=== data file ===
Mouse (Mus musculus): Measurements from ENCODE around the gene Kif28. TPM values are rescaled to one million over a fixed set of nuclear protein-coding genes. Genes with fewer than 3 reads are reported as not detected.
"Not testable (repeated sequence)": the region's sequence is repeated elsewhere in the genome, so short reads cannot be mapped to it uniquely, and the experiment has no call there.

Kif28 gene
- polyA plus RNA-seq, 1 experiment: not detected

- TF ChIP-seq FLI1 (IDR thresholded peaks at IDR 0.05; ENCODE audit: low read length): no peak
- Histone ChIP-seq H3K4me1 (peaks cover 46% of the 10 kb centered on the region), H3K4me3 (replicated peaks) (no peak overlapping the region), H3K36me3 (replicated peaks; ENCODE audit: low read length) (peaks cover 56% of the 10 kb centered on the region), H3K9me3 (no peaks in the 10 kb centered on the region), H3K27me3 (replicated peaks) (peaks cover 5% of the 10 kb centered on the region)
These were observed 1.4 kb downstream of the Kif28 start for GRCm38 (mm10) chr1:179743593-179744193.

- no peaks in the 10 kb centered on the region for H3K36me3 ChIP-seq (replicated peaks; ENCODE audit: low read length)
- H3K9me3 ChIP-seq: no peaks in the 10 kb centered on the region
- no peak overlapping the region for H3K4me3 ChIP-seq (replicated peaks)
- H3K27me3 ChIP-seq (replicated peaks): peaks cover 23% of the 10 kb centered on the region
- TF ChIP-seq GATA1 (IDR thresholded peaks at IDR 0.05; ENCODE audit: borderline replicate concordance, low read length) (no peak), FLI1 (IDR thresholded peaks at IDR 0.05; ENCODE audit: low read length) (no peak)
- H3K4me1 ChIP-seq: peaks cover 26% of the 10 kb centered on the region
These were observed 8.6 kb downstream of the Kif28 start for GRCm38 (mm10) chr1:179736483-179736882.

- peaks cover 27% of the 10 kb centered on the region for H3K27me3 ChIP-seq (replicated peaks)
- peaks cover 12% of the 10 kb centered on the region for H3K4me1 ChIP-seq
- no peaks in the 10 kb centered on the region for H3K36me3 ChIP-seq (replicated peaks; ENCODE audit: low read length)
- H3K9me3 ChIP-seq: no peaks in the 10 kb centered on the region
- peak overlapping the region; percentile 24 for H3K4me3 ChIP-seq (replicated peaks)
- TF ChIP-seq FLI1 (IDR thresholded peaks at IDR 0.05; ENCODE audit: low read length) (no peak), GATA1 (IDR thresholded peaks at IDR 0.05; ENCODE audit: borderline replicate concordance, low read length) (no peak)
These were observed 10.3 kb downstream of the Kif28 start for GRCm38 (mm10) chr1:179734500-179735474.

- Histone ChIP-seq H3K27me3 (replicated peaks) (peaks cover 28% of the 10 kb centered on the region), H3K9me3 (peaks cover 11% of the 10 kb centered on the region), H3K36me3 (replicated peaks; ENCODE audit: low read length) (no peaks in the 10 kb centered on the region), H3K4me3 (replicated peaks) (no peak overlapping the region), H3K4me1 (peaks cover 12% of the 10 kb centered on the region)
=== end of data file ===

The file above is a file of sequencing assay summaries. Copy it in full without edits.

Mouse (Mus musculus): Measurements from ENCODE around the gene Kif28. TPM values are rescaled to one million over a fixed set of nuclear protein-coding genes. Genes with fewer than 3 reads are reported as not detected.
"Not testable (repeated sequence)": the region's sequence is repeated elsewhere in the genome, so short reads cannot be mapped to it uniquely, and the experiment has no call there.

Kif28 gene
- polyA plus RNA-seq, 1 experiment: not detected

- TF ChIP-seq FLI1 (IDR thresholded peaks at IDR 0.05; ENCODE audit: low read length): no peak
- Histone ChIP-seq H3K4me1 (peaks cover 46% of the 10 kb centered on the region), H3K4me3 (replicated peaks) (no peak overlapping the region), H3K36me3 (replicated peaks; ENCODE audit: low read length) (peaks cover 56% of the 10 kb centered on the region), H3K9me3 (no peaks in the 10 kb centered on the region), H3K27me3 (replicated peaks) (peaks cover 5% of the 10 kb centered on the region)
These were observed 1.4 kb downstream of the Kif28 start for GRCm38 (mm10) chr1:179743593-179744193.

- no peaks in the 10 kb centered on the region for H3K36me3 ChIP-seq (replicated peaks; ENCODE audit: low read length)
- H3K9me3 ChIP-seq: no peaks in the 10 kb centered on the region
- no peak overlapping the region for H3K4me3 ChIP-seq (replicated peaks)
- H3K27me3 ChIP-seq (replicated peaks): peaks cover 23% of the 10 kb centered on the region
- TF ChIP-seq GATA1 (IDR thresholded peaks at IDR 0.05; ENCODE audit: borderline replicate concordance, low read length) (no peak), FLI1 (IDR thresholded peaks at IDR 0.05; ENCODE audit: low read length) (no peak)
- H3K4me1 ChIP-seq: peaks cover 26% of the 10 kb centered on the region
These were observed 8.6 kb downstream of the Kif28 start for GRCm38 (mm10) chr1:179736483-179736882.

- peaks cover 27% of the 10 kb centered on the region for H3K27me3 ChIP-seq (replicated peaks)
- peaks cover 12% of the 10 kb centered on the region for H3K4me1 ChIP-seq
- no peaks in the 10 kb centered on the region for H3K36me3 ChIP-seq (replicated peaks; ENCODE audit: low read length)
- H3K9me3 ChIP-seq: no peaks in the 10 kb centered on the region
- peak overlapping the region; percentile 24 for H3K4me3 ChIP-seq (replicated peaks)
- TF ChIP-seq FLI1 (IDR thresholded peaks at IDR 0.05; ENCODE audit: low read length) (no peak), GATA1 (IDR thresholded peaks at IDR 0.05; ENCODE audit: borderline replicate concordance, low read length) (no peak)
These were observed 10.3 kb downstream of the Kif28 start for GRCm38 (mm10) chr1:179734500-179735474.

- Histone ChIP-seq H3K27me3 (replicated peaks) (peaks cover 28% of the 10 kb centered on the region), H3K9me3 (peaks cover 11% of the 10 kb centered on the region), H3K36me3 (replicated peaks; ENCODE audit: low read length) (no peaks in the 10 kb centered on the region), H3K4me3 (replicated peaks) (no peak overlapping the region), H3K4me1 (peaks cover 12% of the 10 kb centered on the region)